This article is part of a series on Discovering the Word of Wisdom. To view all the articles in this series, see Discovering the Word of Wisdom in Meridian Magazine.
Last time in Discovering the Word of Wisdom, I discussed “Dairy and Eggs.” D&C 89 does not specifically mention either, but I proposed that the principles in that section suggest that our use of these foods is not wise. Although we don’t fully understand all the reasons why the Lord is pleased when we reserve the use of meat for times of need, the obvious reasons are for the health of our bodies, the earth, and the animals. For all of these reasons, dairy and eggs are probably not a wise choice. Like meat, consuming them contributes to chronic disease, and, compared to plant food production, modern dairy and egg production is relatively harmful to the earth and typically (though not always) unkind to the animals.
If the dietary principles in the Word of Wisdom are so clear, why aren’t we instructed to eat this way as part of our religion? This week I begin discussing this interesting topic.
Why Aren’t We Told How to Eat?
Out of the many reasons members of the Church argue against a healthy, vegetarian diet, there is one reason that is often used to trump them all: “Our leaders do not preach this, so it can’t be true.” I think it is obvious why we are not told how to follow all the counsel given in D&C 89. Put simply: unlike the well-known prohibitions which Church leaders have specifically asked us to follow, the Church has not provided us a specific interpretation of the dietary advice.
D&C 89 consists of eight verses with dietary counsel and advice from our Savior, but the fact that these verses are in our scriptures does not mean God expects all of us to interpret them in the same way. This is made even more clear when we contrast the apparent ambiguity in these eight verses with the very plain and explicit direction that the Lord has given us through our Church leaders: abstain from all alcohol, tobacco, coffee and tea. In our Church this is the minimum requirement in order to be found worthy to enter the temple.
But what about the rest of the counsel in D&C 89? I believe we are free to interpret this counsel and decide how to apply it in our lives. And while this counsel is clearly not a requirement in the same sense as the four well-known prohibitions, would we not be wise to pay attention to dietary advice from our Maker? After all it was given by
revelation and the word of wisdom, showing forth the order and will of God in the temporal salvation of all saints in the last days. (D&C 89:2–3, emphasis added)
Like most of us (myself included!), the most righteous Latter-day Saints I know don’t necessarily claim to fully understand and adhere to all the dietary advice in D&C 89. Yet, there is no question that they, and many other Saints I know who don’t necessarily have the best of all diets, are among the most spiritual people to have walked this earth. But are they all the healthiest? Could even the most righteous saint enjoy better health by more fully following the counsel in D&C 89?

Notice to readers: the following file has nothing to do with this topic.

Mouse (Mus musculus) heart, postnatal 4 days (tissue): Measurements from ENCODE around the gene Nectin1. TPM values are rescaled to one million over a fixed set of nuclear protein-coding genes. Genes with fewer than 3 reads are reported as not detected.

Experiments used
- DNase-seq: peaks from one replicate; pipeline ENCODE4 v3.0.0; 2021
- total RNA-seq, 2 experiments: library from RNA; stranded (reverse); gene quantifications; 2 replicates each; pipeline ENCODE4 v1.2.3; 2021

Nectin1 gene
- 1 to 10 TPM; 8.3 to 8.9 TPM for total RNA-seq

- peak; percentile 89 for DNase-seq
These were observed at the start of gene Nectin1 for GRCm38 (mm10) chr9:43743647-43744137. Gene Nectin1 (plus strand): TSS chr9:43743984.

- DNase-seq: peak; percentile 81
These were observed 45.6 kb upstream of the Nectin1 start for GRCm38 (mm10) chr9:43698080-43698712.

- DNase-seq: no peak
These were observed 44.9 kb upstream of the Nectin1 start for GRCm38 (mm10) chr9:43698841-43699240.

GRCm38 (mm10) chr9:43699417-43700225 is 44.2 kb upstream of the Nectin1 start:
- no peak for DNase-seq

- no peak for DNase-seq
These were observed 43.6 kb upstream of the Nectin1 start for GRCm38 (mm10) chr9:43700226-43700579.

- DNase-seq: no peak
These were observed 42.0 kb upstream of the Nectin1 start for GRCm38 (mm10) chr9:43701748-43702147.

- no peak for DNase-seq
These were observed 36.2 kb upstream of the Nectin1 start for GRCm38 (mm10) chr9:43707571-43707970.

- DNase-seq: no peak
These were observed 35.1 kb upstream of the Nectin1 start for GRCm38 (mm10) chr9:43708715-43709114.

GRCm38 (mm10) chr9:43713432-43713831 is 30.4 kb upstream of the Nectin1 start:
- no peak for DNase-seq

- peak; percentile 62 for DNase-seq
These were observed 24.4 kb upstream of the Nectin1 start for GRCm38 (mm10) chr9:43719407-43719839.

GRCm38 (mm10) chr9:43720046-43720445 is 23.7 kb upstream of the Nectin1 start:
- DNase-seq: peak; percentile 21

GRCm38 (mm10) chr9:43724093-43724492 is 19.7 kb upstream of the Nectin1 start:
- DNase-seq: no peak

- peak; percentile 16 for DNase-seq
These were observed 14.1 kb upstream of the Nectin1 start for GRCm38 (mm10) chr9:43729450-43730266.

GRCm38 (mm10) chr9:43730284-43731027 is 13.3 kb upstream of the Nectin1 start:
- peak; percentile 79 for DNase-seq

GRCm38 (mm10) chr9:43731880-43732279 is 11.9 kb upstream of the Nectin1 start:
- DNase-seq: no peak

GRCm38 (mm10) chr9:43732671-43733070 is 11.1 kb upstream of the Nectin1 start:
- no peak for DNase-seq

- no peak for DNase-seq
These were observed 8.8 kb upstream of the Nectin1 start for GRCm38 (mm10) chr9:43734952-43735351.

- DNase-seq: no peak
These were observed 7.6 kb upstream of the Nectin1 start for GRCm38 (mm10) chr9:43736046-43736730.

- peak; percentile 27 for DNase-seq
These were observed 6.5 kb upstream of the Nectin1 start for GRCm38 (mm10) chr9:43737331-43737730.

Note: In the following overview, I will refer to D&C 89 as the “Word of Wisdom,” as is common among Church leaders and members, although the four prohibitions in D&C 89 (alcohol, tobacco, coffee and tea) have always been emphasized the most and are the only ones clearly mandated by the Church. To be clear, I do not expect (and would not even recommend) that any one interpretation of the rest of the dietary advice be mandated.
From the beginning, many Church leaders and members accepted D&C 89, also called the “Word of Wisdom,” as a commandment from God and felt strongly about the importance of keeping it. Some were even over-zealous in their desire to enforce it. But for many Saints, learning to live by even the basic prohibitions emphasized by our Church leaders today was a huge challenge. I suspect God knew that meeting this challenge would involve a very long process. And in fact, it took nearly 100 years before strict adherence of the four main prohibitions in the Word of Wisdom came to be widely accepted as the standard expected of all faithful Church members.
When the Word of Wisdom was revealed, alcohol, tobacco, coffee, and tea were widely used both inside and outside of the Church. While many contemporary advocates for better health practices condemned the use of these stimulants (along with many other foods, drinks, and practices they found unwholesome), their advocacy was not based on modern scientific evidence, as the professional study of nutrition was in its infancy. Furthermore, others championed the benefits of alcohol, tobacco, coffee, and tea for fatigue or special medical needs, and they were used widely to treat all kinds of illnesses (often in ways we’d find appalling today). In fact, the use of these stimulants for health was so common it seems to have not occurred to the early Saints that the Word of Wisdom should apply to those circumstances. Given the dominant cultural practices of the day and the wording “not by commandment or constraint” included in the revelation’s introduction, many Saints interpreted it to warn only against serious abuse, drunkenness, and overindulgence.
While some early Saints were serious about applying a stricter interpretation to the Word of Wisdom, the majority, including many leaders, were much more liberal. The Prophet Joseph himself stressed forgiveness and charity over strict enforcement, and his immediate successors followed suit. After all, there were many pressing issues during the decades following the 1833 revelation, like aiding the Saints in fleeing from persecutions, crossing the plains, settling the West, and keeping the economy from collapsing.